Review: Reel India by Namrata Joshi
A sea of people and their stories of admiration, love, dejection, despair, failure and aspiration, all linked with cinema are at the core of Namrata Joshi’s bookUpdated: Sep 27, 2019, 22:03 IST
I started reading Namrata Joshi’s Reel India – Cinema off the Beaten Track on a bus ride to Wai, a temple town near Pune. Wai is often dwarfed by its more popular neighbours, Panchgani and Mahabaleshwar but lately it has been in the news for attracting a lot of Hindi film crews. Marathi films and serials are shot there on a regular basis. In fact, Wai features in Joshi’s book too. During my visit, word had got around town that Dabangg3 was being filmed at the picturesque Dhom Dam. My host pointed out Facebook posts of his friends posing with Salman Khan. I also saw a motley lot of youth enquiring for possible whereabouts of their favourite star. While neither the male lead nor the film interests me, I found myself trying to understand how fandom transpires in non-city spaces. Maybe these were questions also triggered by Joshi’s book which I was reading at that time. Would people in the city act any differently if their favourite star was in the vicinity? Wouldn’t they share a photo with their favourite actor? How then is a small town different? Are these differences imagined by us, city folks, in our half-baked ideas of small town behaviour? And can people really be so dissimilar in their expressions of adulation?
I was soon comforted by Joshi’s introduction which refuses to stereotype the idea of the small town. While confessing that small towns perplexed her, she successfully dispels the myth that they are averse to ‘serious’ cinema. She mentions lyricist and writer, Varun Grover’s question: “What are big cities, if not a collection of small towns?” People make a city; people make small towns. People lend identity to a space. A sea of people from far and wide and their stories of admiration, love, dejection, despair, failure and aspiration, all linked with cinema are at the core of Joshi’s book.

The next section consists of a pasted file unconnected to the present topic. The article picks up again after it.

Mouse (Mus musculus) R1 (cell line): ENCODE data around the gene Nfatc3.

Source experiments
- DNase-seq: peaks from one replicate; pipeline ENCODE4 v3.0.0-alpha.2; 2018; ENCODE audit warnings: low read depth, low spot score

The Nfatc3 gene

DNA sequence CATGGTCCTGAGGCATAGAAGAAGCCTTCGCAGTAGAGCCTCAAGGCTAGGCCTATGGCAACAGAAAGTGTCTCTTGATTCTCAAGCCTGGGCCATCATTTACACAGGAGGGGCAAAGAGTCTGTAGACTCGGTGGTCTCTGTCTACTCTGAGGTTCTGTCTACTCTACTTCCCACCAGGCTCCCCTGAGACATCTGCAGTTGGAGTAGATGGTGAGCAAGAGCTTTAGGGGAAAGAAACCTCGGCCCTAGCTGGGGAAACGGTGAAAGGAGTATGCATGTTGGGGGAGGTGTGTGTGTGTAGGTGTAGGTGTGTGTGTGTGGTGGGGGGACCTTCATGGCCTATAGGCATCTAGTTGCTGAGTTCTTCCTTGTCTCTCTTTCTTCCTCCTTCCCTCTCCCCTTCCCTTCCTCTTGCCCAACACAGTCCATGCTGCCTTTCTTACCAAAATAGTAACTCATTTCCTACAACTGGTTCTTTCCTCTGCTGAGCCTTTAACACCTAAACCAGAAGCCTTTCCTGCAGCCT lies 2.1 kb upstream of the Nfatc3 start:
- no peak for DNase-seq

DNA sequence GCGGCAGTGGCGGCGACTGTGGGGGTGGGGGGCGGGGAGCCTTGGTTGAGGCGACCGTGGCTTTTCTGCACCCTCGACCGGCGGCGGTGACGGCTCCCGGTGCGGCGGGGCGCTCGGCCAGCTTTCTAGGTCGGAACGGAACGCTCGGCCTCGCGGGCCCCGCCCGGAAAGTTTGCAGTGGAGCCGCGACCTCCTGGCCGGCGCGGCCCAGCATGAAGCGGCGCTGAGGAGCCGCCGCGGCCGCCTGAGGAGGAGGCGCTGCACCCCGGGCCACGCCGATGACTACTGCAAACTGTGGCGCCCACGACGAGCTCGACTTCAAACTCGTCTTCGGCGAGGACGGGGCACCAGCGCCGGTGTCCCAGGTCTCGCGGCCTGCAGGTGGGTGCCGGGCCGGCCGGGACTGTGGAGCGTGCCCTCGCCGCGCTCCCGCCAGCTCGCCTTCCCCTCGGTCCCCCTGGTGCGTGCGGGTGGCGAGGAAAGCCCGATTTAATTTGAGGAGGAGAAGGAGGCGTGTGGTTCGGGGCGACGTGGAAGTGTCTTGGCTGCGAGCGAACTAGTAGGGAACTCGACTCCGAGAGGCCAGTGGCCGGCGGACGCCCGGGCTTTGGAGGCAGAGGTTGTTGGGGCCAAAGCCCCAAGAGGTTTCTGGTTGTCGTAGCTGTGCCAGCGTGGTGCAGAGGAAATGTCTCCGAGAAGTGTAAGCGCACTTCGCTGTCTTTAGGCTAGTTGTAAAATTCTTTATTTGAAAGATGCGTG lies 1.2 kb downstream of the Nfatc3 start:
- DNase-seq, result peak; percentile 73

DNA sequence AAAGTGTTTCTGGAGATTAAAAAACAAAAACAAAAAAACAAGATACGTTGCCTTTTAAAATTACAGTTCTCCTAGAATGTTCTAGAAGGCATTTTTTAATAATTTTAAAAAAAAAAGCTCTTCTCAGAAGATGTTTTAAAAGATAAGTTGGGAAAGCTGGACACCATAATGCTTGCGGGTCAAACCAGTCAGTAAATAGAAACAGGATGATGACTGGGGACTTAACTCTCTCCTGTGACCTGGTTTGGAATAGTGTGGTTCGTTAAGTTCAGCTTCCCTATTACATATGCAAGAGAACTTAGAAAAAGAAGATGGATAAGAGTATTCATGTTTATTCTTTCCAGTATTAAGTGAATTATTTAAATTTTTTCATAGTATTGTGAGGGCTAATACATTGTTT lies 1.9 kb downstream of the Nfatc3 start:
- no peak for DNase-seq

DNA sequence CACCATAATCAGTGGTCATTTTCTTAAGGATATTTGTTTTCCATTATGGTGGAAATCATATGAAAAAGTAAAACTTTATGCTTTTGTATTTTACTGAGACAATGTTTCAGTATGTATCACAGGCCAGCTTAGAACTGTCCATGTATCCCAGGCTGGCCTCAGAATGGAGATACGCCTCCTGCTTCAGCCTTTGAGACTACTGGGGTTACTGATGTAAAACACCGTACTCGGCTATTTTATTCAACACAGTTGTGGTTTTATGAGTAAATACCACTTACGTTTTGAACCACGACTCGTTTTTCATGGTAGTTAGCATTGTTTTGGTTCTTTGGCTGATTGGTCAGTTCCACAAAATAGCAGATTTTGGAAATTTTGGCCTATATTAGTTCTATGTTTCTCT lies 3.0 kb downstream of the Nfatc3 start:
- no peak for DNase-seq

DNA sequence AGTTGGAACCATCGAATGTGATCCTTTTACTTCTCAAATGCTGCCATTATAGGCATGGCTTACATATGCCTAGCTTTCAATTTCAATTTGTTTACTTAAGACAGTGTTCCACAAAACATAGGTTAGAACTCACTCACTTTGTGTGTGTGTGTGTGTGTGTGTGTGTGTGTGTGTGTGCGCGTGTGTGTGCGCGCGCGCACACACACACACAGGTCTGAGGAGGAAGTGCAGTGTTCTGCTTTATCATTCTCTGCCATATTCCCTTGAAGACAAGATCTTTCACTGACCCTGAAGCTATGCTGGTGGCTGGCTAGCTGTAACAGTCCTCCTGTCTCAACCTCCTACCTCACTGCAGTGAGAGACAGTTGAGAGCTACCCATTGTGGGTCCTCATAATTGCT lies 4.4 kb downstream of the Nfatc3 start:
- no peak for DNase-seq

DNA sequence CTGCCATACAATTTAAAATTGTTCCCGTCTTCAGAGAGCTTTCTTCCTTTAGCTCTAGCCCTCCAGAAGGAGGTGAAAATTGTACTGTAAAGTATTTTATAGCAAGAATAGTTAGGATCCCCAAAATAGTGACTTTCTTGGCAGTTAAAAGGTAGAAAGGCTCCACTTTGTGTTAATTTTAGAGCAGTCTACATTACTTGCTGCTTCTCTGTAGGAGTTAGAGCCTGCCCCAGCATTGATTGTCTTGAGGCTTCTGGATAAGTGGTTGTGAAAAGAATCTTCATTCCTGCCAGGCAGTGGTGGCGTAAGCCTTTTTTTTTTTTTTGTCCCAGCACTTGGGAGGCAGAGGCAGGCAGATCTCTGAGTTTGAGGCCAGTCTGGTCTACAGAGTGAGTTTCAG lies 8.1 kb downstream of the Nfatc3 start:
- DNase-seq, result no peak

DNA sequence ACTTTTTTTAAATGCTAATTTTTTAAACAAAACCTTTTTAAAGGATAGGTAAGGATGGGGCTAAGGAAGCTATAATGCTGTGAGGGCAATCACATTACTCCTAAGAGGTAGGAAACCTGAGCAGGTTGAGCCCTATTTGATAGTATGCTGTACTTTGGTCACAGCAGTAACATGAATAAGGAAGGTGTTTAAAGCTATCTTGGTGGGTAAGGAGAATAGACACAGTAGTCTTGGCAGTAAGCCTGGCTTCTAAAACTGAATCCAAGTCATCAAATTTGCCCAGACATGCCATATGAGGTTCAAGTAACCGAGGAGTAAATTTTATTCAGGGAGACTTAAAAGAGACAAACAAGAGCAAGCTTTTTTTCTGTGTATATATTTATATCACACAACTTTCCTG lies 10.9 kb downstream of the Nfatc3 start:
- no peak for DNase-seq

Medicine dealer Vishal Singh in Lucknow has rechristened himself Vishahrukh after his favourite actor, Shah Rukh Khan. Moin Khan in Bhopal acknowledges how his resemblance to John Abraham has given him a distinct identity in his town. There are stories of actors such as Dr Anil Rastogi, who never went to Mumbai to act in films but Bollywood found a way of reaching him. Radio devotees like Bachkamal of Bhatapara and Prakash Ingole of Nagpur still send hundreds of letters to All India Radio requesting film songs. Ardent fans like Suman Chaurasiya and Zafar Ansari have built private museums commemorating their love for Hindi cinema. One of the strengths of Joshi’s book is its network of stories revolving around ordinary people and their passion for films in small town India without turning them into anthropological specimen.
Another significant aspect is Joshi’s interest in representing non-Bollywood and non-Hindi film cultures. From the violent Madurai films to Nasir Shaikh’s spoof films in Malegaon to Sindhi films in Ahmedabad to Uttarakhandi and Jharkhandi cinema – this book is encyclopaedic in character. Reel India also documents various grass root cinema movements like the Bhopal-based Ektara Collective, Surya Shankar Dash’s Video Republic, which teaches tribals to make films and document people’s movements, and Gorakhpur-based Cinema of Resistance creating an avenue for expressing a different point of view in a right-wing town.
Most of the book’s chapters are built upon Joshi’s writings and experiences as a film journalist when sent on assignments to a Gorakhpur or a Saharanpur, places that don’t usually emerge in film conversations. Her travels and interactions across a wide demography make this a robust book. However, several chapters could do with added analysis and the reader craves more material on the issues and characters she so admiringly identifies. For instance, the chapter on film watching in Srinagar deserves a more detailed rendition as opposed to the four pages accorded to it. Nevertheless, this book is a rich mine of information for film scholars, historians, students or anyone else interested in cinema cultures in India. Joshi has archived a huge body of information and each chapter is worthy of an independent book. Towards the end, the author recounts a conversation with filmmaker Abhishek Chaubey. “Only if I am going to go completely local, am I going to be able to say anything that has a global meaning,” he says. I couldn’t agree more. While we must resist all attempts to stereotype the small town or the rural, every endeavour to better understand these spaces is a welcome change.
Kunal Ray is a film buff. He teaches literary & cultural studies at FLAME University, Pune